9 Bar George In Montreal
Lesley Chesterman started out her meal with a cocktail that she said looked nice, but fell flat, which ended up being a metaphor for the rest of her meal once it arrived.
"The website describes the restaurant as ‘a modern-day rendezvous, cooking classic U.K. fare, slapped with Québécois cheek.’ Why put a label on it? Why not just make good food?"
While it's important that restaurants make sure that they have the right ambience for their customers, it means nothing if the food is bad.
8 Hot Joy In Dallas
It was cultural appropriation that Brian Reinhart ended up complaining about in his review of Hot Joy, although apparently the food was nowhere near being good enough to make up for it.
"If Hot Joy’s attitude shows a shallow respect for Asia, its haphazard cooking betrays the kind of overconfidence that grows from ignorance."
A lot of food critics get into it for a love for food, but others get into it because they want to be writers. We think Reinhart is the latter, based on this quote.
7 Bulletproof Coffee In Seattle
While the coffee was not as bad as the food, Bethany Jean Clement believes that the hype is overblown when it comes to this chain, and doesn't recommend that anybody bothers going.
"With the exception of the wan porkiness of the bites that include floppy bits of uncured bacon, it’s more of a textural experience than a taste sensation, like eating a gummy, tasteless cloud."
Does anybody else not think the idea of eating a cloud is actually pretty pleasant? Maybe it's just us.
6 Scarpetta In Philadelphia
One of the problems that Craig LaBan had with Scarpetta was the fact that the waiters were not good at their job and seemed to be untrained, which is an important point to bear in mind for any restaurant owner.
"It was a kind of generic pomp, more typical of casino cooking, where seemingly every dish is plated as a little tower, piled high and glossed with stock."
Quantity over quality is never a good idea for a restaurant. Less food that tastes better is always the way to go!
5 French 75 In Denver
Even people who don't like a restaurant will often admit that it's difficult to get desserts wrong, which is why Gretchen Kurtz was surprised to find that the desserts were the part of her meal at French 75 she liked the least.
“Three months in, the tables are already so scuffed they look greasy. The bathrooms are down so many empty corridors, you get the creeps finding your way alone at night."
People who open restaurants will often forget that good food is only part of what they have to offer to be successful!
4 Fancy Crab In London
While Jay Rayner isn't particularly known for his snarky writing, this review saw him pulling out every single piece of snark that he had waiting in his repertoire. That should be enough to prove that the Fancy Crab isn't worth visiting anytime soon, or at least this quote should be:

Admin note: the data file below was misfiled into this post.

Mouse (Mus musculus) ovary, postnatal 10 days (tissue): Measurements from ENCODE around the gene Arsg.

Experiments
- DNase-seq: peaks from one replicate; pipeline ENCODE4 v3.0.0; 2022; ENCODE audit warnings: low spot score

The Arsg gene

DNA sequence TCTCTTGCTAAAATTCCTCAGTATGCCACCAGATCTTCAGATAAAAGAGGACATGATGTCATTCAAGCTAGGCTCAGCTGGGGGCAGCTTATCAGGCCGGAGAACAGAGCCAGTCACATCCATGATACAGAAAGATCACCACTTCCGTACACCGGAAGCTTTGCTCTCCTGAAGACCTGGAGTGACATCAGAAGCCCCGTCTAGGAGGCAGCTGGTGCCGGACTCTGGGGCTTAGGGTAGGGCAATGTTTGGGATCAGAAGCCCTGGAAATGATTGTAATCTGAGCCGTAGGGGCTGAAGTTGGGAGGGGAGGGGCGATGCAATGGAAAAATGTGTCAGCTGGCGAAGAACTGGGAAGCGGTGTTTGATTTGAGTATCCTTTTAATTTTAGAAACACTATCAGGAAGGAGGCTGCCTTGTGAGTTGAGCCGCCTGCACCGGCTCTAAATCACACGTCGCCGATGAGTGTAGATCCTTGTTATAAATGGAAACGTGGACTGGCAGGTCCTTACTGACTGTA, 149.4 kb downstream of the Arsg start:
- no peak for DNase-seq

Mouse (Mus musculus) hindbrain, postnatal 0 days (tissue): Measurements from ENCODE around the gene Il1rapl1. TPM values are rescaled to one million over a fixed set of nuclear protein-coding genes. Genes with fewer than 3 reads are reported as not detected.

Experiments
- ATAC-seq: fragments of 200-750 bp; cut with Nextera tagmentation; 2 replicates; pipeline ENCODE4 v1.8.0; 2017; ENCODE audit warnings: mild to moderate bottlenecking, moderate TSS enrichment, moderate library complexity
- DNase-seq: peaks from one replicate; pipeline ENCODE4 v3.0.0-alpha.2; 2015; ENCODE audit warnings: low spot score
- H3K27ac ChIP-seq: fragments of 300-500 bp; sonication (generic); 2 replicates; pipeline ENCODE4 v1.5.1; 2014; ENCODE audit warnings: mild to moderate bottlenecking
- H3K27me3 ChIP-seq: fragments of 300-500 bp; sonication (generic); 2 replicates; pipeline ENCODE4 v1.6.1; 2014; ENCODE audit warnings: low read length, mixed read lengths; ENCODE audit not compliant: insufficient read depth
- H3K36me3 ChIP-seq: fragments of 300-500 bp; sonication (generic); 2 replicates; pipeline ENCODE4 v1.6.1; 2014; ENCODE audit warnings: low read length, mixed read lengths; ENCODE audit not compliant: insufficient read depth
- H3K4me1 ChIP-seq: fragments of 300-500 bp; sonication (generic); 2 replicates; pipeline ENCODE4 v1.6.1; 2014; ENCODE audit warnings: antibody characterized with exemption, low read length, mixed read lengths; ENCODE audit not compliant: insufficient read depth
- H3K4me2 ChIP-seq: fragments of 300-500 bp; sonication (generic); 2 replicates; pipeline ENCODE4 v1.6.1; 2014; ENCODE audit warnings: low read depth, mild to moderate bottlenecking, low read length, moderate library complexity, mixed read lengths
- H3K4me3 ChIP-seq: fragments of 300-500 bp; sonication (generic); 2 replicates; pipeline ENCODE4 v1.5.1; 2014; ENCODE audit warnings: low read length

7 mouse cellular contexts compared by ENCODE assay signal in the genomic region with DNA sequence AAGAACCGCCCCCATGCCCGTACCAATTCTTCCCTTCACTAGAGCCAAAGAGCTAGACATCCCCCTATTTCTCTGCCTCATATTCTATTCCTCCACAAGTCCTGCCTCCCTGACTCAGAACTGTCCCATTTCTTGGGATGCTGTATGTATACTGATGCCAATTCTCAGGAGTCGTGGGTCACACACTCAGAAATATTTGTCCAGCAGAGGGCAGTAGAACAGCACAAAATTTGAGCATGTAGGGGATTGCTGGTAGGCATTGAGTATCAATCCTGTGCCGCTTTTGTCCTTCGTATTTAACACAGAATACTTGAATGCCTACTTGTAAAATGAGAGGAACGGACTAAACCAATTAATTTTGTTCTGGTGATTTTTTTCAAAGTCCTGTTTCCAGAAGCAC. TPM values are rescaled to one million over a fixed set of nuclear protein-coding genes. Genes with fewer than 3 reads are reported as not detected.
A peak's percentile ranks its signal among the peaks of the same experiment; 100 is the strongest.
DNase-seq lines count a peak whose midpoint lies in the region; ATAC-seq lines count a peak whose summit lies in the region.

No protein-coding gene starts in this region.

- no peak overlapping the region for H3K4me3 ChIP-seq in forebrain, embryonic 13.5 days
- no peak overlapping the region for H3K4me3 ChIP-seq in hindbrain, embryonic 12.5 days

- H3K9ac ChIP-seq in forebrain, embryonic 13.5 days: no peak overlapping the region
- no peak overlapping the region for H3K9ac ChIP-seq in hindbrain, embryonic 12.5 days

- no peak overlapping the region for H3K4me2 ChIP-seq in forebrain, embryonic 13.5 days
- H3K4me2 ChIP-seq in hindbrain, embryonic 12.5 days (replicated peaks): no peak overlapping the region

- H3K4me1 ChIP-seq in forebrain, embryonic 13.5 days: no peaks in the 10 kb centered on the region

“Fancy Crab isn’t good. It’s a waste of their money and our money and everybody’s time.”
There are times when fancy language and writing is needed, but other times it's more important to get the point across, no matter how simple it may sound.
3 El Burro In Austin
Before even getting to the restaurant, Brandon Watson was wondering why this place existed, so it's no surprise that he ended up very much disliking his experience there.
“Everything about El Burro feels like a defeated shrug. In a town where some of our Tex-Mex institutions are not working, it seems particularly egregious to replace heritage with hologram.”
Some people would argue that a neutral reaction is the least impressive reaction. Nobody wants to be shrugged at. We reckon people would rather a critic disliked their restaurant than give it a "shrug."
2 Vespertine In Los Angeles
Describing a restaurant as complete and utter rubbish is definitely a zero review. However, that wasn't even the most impressive line in the review to be honest!
“It’s a miserable, dark trap.”
We included this one in the list because we love how succinct it is. Seriously, this is a brutal put-down and we really hope that Vespertine saw it and used it as an excuse to make much better food, or maybe even close down to move somewhere else!
1 Joanne Trattoria In New York
Owned by the parents of Lady Gaga, Joanne Trattoria was not well reviewed by Michael Kamminer, which he claims has nothing worth going to see and is an insult to the Lady Gaga name. The Italian eatery did not like this sentence specifically:
"The flavorless Eggplant Parmesan is the culinary equivalent of old cars in a massive pileup.”
While it's not the greatest metaphor from Kaminer here, we have to say that it's a pretty potent image. Nobody wants to think of their food as looking like old cars, no matter what they happen to be eating.
Sources: FineDiningLovers.com ; InStoreDoes.com ; Eater.com